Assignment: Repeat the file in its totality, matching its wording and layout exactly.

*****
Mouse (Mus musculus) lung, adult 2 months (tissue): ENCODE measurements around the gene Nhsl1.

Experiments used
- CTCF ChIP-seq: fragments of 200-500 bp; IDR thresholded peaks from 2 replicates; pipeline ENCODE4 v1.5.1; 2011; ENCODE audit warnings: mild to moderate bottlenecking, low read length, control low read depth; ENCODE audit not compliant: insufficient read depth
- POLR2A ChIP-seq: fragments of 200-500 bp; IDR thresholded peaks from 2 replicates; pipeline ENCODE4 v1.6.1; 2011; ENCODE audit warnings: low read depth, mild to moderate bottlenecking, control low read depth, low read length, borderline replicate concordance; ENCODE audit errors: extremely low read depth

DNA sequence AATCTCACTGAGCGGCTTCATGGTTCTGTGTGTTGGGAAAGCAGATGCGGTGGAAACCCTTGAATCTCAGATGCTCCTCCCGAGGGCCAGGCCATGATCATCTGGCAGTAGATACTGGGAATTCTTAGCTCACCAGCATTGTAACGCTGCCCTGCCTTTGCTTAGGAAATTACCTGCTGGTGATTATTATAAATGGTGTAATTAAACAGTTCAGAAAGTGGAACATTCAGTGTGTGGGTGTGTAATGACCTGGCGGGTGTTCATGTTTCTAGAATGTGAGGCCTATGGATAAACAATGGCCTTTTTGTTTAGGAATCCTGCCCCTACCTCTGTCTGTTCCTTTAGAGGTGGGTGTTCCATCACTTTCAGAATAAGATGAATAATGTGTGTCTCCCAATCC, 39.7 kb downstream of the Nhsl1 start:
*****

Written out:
Mouse (Mus musculus) lung, adult 2 months (tissue): ENCODE measurements around the gene Nhsl1.

Experiments used
- CTCF ChIP-seq: fragments of 200-500 bp; IDR thresholded peaks from 2 replicates; pipeline ENCODE4 v1.5.1; 2011; ENCODE audit warnings: mild to moderate bottlenecking, low read length, control low read depth; ENCODE audit not compliant: insufficient read depth
- POLR2A ChIP-seq: fragments of 200-500 bp; IDR thresholded peaks from 2 replicates; pipeline ENCODE4 v1.6.1; 2011; ENCODE audit warnings: low read depth, mild to moderate bottlenecking, control low read depth, low read length, borderline replicate concordance; ENCODE audit errors: extremely low read depth

DNA sequence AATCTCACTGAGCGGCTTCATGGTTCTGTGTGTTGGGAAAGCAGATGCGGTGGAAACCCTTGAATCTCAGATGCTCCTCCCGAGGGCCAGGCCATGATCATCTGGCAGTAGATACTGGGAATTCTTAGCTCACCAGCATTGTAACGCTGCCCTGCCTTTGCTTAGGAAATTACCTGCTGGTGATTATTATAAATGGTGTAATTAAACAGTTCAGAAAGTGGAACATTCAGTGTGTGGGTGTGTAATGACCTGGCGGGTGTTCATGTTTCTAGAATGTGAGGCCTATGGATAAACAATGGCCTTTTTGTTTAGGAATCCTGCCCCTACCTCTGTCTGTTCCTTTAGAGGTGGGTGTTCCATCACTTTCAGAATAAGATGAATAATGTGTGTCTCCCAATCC, 39.7 kb downstream of the Nhsl1 start: